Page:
Under the microscope: The bug that caught PayPal with its pants down
Payment giant suffers textbook SQL injection flaw
Security researchers have published a more complete rundown of a recently patched SQL injection flaw on PayPal's website.
The Vulnerability Laboratory research team received a $3,000 reward after discovering a remote SQL injection web vulnerability in the official PayPal GP+ Web Application Service. The critical flaw, which could have been remotely exploitable, allowed hackers to inject commands through the vulnerable web app into the backend databases, potentially tricking them into coughing up sensitive data in the process.
The Polish security researchers reported the vulnerability to the eBay subsidiary in early January. Vulnerability Laboratory produced a proof-of-concept demo to illustrate its concerns when it reported the vulnerability to PayPal. The payment-processing outfit patched the flaw in late January.
There's no evidence that the flaw was ever abused, which is just as well since its potential impact was grave, as an advisory by Vulnerability Laboratory (extract below) explains:
The vulnerability is located in the analysis all review module with the bound vulnerable page id parameter listing. When a customer is processing to request the link to, for example, page 7 the server will include the integer value not encoded or parsed in the URL path. Attackers can exchange the integer page with their own SQL statements to compromise the application DBMS and all PayPal accounts.
The second problem is the server is bound to the main site auth which allows after a SQL and DBMS compromise via inject to exploit the bound PayPal inc services. Attackers can access all database tables and columns to steal the GP+ database content and disclose information, deface the website phish account or extract database password/username information.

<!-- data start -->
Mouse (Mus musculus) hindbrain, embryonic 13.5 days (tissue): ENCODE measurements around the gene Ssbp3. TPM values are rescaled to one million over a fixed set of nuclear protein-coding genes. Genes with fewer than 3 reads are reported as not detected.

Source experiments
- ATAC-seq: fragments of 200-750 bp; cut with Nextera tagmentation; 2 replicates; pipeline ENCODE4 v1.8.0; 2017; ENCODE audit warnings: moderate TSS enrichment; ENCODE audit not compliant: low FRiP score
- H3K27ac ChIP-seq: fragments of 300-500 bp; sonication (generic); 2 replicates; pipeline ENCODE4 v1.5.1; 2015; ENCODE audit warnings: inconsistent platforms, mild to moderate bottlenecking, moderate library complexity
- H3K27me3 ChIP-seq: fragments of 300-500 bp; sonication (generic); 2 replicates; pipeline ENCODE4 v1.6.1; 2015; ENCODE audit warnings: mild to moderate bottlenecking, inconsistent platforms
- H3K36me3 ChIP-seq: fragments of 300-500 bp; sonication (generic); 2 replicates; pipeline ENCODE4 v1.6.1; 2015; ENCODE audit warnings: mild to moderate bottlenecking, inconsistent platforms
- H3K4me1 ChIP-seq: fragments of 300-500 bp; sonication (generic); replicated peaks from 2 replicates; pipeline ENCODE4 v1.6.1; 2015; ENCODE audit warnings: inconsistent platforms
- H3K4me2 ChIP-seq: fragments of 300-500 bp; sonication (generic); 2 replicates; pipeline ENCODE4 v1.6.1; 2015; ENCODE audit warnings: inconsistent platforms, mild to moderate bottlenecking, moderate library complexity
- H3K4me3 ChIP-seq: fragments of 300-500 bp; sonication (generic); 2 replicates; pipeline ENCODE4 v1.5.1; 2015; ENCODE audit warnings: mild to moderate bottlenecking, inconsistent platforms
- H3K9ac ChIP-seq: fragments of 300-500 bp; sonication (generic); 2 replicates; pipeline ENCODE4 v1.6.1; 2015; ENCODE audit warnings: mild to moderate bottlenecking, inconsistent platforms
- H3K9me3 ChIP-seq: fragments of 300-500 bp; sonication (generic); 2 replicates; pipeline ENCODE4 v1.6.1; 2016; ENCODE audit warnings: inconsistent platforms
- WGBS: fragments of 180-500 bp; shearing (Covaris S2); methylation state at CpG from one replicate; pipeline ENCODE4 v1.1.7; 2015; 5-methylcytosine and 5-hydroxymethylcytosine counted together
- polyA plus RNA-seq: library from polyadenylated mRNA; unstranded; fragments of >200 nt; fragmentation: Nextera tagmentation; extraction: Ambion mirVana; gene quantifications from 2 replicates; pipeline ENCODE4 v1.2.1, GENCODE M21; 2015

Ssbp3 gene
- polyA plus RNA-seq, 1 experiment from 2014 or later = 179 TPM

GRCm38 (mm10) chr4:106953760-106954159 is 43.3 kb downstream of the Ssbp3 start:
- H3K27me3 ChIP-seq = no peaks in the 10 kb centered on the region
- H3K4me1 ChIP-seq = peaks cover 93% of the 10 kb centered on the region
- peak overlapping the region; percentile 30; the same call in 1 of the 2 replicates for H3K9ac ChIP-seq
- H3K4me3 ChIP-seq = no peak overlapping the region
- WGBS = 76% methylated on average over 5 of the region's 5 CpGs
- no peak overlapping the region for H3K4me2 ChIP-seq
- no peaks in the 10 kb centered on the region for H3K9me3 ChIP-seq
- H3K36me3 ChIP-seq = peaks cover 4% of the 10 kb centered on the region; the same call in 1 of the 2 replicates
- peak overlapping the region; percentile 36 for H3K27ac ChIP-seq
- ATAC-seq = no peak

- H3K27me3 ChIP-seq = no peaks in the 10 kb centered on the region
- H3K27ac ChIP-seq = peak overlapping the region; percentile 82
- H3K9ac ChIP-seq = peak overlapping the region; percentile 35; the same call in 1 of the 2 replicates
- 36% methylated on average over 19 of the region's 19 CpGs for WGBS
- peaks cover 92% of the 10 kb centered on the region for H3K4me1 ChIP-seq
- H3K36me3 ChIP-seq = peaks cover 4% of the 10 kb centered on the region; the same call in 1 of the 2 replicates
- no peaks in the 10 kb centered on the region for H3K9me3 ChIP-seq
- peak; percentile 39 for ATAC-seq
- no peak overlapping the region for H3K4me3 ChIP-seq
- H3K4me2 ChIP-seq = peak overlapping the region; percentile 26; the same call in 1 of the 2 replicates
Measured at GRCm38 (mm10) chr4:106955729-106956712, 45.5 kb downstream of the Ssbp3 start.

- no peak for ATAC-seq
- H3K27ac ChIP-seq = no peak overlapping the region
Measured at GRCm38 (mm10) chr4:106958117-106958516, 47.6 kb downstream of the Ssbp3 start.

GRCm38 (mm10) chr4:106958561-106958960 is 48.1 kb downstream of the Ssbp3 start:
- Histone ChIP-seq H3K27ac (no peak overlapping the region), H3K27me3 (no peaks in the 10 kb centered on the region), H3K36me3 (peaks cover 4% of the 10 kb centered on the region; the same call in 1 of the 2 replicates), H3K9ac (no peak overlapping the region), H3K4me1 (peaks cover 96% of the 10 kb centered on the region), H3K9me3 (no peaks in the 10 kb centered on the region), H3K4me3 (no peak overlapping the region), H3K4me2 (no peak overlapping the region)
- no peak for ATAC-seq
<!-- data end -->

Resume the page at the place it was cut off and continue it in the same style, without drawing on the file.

The vulnerability can be exploited without user inter action but with low privileged application user account to visit the restricted webpage with a not expired session. Successful exploitation of the vulnerability results in web application context manipulation via DBMS injection, website defacement, hijack of database accounts via DBMS extract, information disclosure of database content, data lost or full DBMS compromise.
Benjamin Kunz Mejri of Vulnerability Laboratory led the research into the flaw. An advisory by the Polish researchers suggests that the vulnerability could be patched by a "secure parse of the page parameter request when processing to list via GET method" combined with changes to prevent the display of errors. It's unclear if PayPal followed this approach or identified a different way to nuke the flaw.
PayPal issued a brief and bland statement confirming that the flaw was "not impacting our website" at the time the payout for the vulnerability became public in late January. PayPal declined El Reg's invitation this week to comment on Vulnerability Laboratory's updated advisory. ®
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